In a departure from both bear baiting and the scaffold, chapter four reads Titus Andronicus and Hamlet in relation to how cannibalism and revenge are figured in Montaigne's essays and in Foxe's Acts. This chapter ranges widely but centers on the essential links between cannibalism and revenge and the ways that the animality figured in both cannibalism and revenge plagues Hamlet and pervades Titus.
Hofele's penultimate chapter on "Law and Disorder in King Lear" shows that in the play "[a]nimals appear as figures of awesome charisma, as enemies and fellow creatures; they appear as other than and indistinguishable from man" (173). Using Hobbes's Leviathan to outline the dangers of the sovereign with complete power, Hofele shows how Lear's abdication invokes a world of terrifying beasts but also a leveling of all life. The book ends with a chapter on The Tempest that focuses on Caliban's identity and a discussion of the historical trajectory for animals and humans after Descartes.
Hofele's book is an important contribution to Renaissance Animal Studies and also to the study of what he calls "the conflicted nature of human nature in Shakespeare" (xi). As Erica Fudge has shown us, "thinking about humans in the early modern period is thinking about animals." (1) By the end of the book, Hofele contends that "in rediscovering the permeability of the divide that sets us apart from other species we are only beginning to catch up with the 'zoographic' imagination of Shakespeare" (254). In this claim, he seems to have travelled far from his contention in the Introduction, where he says that he "strongly endorses [Laurie] Shannon's case for the irreducible plurality of early modern orders of species" and "[y]et.. . maintain[s]" that "there is ample evidence of the kind of dualism which opposes humans to other creatures" (26). The book as a whole dances between these two positions. At times, Hofele uses formulations such as "the most basic distinction of all: that between humans and beasts" (200) and calls that "distinction" "foundational" and "fundamental" (53, 137). Much of his evidence, however, points the other way, toward the position Shannon advances in The Accomodated Animal.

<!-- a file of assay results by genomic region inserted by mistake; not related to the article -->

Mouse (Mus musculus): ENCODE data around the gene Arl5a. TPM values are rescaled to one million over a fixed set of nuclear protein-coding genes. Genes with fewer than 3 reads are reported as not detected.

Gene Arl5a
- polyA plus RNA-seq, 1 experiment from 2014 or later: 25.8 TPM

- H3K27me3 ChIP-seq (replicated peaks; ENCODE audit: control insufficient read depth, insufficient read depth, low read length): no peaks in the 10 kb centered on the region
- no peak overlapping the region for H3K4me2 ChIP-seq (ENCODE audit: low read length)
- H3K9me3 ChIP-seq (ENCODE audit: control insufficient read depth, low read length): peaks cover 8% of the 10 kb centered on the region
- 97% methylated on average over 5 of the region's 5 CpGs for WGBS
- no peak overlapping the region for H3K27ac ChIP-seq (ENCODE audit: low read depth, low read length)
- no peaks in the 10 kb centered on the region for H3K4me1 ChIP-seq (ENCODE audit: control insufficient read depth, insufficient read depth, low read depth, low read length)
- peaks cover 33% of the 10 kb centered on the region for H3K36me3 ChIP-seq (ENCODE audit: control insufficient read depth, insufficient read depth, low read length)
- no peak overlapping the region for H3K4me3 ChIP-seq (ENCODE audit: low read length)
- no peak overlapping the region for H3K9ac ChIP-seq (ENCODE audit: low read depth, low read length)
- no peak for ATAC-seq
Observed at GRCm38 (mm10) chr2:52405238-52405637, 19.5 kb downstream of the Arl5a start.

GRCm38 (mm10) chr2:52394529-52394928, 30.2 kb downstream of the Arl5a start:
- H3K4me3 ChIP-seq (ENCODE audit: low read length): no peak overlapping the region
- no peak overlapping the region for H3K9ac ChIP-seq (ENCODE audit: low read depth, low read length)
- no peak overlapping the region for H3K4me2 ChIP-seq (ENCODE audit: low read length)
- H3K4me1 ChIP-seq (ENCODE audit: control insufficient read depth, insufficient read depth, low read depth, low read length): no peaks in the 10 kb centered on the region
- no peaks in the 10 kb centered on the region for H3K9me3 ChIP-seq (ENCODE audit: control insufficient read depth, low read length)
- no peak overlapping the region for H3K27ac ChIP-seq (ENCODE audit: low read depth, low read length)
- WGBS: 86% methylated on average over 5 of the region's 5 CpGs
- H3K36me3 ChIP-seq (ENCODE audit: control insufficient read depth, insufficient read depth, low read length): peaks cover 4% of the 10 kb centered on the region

Stage, Stake, and Scaffold: Humans and Animals in Shakespeare's Theatre is an important contribution to the field. The book's wide theoretical, critical, and textual range, as well as its careful readings of character, make it of interest to anyone thinking about or teaching Shakespeare's plays.
Reviewer: REBECCA ANN BACH
(1.) Erica Fudge. Brutal Reasoning: Animals, Rationality, and Humanity in Early Modern England. Ithaca, NY: Cornell University Press, 2006, 186.
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|Author:||Bach, Rebecca Ann|
|Publication:||Medieval and Renaissance Drama in England|
|Date:||Jan 1, 2015|